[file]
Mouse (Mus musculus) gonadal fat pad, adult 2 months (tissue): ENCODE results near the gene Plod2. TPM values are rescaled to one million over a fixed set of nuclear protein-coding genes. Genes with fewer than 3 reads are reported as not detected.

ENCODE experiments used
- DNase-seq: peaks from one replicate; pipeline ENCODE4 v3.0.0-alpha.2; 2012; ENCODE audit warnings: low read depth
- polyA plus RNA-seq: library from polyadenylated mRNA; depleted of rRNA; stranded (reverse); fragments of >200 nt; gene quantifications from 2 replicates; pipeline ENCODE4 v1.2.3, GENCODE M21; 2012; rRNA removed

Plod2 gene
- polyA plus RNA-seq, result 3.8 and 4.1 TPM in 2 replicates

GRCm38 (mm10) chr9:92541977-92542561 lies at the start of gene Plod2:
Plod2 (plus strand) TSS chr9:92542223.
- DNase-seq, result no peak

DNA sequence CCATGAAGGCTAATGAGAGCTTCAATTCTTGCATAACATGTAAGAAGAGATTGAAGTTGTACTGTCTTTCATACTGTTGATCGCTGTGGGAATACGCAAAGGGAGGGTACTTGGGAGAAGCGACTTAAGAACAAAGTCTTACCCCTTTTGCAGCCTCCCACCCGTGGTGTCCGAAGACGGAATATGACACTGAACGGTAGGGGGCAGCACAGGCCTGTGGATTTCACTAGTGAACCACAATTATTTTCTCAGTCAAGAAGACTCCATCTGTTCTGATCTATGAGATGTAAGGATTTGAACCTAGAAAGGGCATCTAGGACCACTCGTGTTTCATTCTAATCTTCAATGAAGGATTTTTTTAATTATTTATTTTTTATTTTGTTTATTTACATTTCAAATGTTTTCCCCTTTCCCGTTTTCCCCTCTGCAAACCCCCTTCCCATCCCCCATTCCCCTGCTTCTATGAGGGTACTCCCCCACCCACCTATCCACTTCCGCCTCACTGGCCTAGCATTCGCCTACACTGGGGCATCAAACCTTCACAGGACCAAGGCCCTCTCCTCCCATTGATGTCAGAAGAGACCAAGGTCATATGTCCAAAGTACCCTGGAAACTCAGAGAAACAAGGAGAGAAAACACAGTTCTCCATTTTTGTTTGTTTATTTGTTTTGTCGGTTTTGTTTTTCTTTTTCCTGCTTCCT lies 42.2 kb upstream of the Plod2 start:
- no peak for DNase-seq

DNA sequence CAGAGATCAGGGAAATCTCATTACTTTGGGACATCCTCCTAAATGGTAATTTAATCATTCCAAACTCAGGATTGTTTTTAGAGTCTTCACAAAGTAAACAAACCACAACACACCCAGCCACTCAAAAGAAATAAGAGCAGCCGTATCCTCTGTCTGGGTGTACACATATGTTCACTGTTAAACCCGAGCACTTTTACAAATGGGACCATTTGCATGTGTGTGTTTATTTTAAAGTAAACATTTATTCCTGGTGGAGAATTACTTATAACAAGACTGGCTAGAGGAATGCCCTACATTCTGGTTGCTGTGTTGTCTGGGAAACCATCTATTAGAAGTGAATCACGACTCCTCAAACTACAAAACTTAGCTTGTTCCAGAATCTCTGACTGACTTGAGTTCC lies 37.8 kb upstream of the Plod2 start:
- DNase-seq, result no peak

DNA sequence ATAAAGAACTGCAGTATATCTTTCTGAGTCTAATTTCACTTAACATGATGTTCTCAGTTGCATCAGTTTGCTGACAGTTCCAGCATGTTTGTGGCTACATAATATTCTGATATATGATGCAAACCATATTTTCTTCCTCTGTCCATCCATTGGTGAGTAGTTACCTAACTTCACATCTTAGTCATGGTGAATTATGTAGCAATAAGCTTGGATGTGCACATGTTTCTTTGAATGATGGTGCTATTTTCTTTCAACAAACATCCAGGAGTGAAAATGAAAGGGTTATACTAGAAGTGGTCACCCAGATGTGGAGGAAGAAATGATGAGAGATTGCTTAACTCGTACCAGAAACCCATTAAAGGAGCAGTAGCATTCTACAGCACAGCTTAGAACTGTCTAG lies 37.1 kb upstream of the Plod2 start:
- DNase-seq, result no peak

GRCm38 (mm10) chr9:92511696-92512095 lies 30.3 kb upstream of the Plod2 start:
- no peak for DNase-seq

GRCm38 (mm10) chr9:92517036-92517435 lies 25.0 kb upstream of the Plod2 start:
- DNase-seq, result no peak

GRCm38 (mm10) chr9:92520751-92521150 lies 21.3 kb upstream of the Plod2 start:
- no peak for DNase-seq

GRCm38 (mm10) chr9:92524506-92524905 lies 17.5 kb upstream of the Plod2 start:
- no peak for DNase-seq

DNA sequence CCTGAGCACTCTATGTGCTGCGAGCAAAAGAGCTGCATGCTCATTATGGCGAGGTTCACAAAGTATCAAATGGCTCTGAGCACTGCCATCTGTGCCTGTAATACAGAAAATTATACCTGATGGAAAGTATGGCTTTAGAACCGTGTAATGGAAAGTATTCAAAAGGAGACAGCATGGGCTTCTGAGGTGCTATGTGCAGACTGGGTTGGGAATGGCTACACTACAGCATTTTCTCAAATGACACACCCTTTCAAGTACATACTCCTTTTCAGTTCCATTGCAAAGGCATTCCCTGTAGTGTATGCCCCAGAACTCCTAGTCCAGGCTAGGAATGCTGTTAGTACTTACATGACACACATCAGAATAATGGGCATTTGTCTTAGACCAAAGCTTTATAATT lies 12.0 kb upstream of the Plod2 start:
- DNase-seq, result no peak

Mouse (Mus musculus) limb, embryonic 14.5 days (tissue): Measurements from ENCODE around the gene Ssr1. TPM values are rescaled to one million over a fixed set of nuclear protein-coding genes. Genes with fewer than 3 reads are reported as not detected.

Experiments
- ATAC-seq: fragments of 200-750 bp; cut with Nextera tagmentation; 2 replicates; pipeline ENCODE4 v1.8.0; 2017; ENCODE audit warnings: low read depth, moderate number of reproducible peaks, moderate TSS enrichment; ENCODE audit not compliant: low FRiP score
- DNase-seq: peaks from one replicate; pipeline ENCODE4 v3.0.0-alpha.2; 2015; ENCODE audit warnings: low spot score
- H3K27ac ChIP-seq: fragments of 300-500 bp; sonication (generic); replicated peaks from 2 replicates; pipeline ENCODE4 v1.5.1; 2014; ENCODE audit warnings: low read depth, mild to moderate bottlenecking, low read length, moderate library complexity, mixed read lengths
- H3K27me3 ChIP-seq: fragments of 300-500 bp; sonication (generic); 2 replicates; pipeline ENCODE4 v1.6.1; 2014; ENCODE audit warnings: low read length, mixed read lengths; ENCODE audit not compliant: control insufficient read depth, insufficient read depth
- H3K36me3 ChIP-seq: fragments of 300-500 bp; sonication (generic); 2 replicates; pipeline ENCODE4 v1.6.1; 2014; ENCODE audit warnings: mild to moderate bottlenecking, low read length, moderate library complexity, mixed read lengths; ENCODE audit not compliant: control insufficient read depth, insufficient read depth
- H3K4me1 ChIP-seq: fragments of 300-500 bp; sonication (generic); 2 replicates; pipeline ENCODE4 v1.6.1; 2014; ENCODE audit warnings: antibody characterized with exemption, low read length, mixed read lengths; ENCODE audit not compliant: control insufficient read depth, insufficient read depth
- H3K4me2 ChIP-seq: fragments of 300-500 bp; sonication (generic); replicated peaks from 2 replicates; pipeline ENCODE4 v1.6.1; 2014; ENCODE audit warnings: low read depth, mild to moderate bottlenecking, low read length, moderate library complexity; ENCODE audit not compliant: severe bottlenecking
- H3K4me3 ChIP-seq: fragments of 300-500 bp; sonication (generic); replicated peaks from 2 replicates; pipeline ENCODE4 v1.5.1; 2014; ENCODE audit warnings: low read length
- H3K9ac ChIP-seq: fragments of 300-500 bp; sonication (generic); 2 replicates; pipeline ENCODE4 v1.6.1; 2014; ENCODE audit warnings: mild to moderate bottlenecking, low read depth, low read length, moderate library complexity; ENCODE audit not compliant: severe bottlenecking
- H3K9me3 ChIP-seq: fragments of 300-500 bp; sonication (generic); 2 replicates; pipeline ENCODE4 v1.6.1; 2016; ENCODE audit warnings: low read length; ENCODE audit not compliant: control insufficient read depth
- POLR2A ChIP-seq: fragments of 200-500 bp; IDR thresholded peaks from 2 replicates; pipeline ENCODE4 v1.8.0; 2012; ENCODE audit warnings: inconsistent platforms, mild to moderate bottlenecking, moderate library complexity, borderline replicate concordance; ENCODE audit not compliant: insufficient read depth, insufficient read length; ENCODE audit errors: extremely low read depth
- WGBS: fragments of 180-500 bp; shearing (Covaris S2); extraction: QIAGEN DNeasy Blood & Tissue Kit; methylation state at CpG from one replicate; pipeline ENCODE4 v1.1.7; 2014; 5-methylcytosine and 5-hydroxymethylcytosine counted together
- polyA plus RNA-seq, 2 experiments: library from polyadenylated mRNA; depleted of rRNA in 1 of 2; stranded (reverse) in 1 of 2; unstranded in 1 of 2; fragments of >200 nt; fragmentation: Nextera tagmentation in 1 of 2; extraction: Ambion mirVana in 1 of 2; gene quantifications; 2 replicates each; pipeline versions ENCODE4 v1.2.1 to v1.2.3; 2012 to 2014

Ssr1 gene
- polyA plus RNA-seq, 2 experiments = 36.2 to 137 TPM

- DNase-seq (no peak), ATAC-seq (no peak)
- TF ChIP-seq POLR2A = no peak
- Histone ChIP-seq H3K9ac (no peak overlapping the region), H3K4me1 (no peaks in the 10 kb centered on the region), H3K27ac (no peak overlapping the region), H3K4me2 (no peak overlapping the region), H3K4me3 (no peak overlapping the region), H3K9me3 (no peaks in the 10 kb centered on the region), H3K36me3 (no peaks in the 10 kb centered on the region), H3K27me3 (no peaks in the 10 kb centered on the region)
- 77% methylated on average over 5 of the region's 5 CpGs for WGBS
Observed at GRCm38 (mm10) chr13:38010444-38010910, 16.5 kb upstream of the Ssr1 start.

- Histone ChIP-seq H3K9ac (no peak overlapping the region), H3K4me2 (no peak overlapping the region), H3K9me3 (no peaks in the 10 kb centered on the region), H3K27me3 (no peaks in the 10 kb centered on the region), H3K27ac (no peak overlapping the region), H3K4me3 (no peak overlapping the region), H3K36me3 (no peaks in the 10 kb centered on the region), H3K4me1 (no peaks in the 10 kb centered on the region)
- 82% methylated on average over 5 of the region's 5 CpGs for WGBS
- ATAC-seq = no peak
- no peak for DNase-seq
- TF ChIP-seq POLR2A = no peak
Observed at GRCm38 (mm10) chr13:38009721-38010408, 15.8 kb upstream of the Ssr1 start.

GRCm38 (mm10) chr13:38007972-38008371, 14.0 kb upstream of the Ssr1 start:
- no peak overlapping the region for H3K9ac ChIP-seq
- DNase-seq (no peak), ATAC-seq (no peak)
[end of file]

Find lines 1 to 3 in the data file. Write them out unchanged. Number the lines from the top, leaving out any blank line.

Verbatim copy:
Mouse (Mus musculus) gonadal fat pad, adult 2 months (tissue): ENCODE results near the gene Plod2. TPM values are rescaled to one million over a fixed set of nuclear protein-coding genes. Genes with fewer than 3 reads are reported as not detected.

ENCODE experiments used
- DNase-seq: peaks from one replicate; pipeline ENCODE4 v3.0.0-alpha.2; 2012; ENCODE audit warnings: low read depth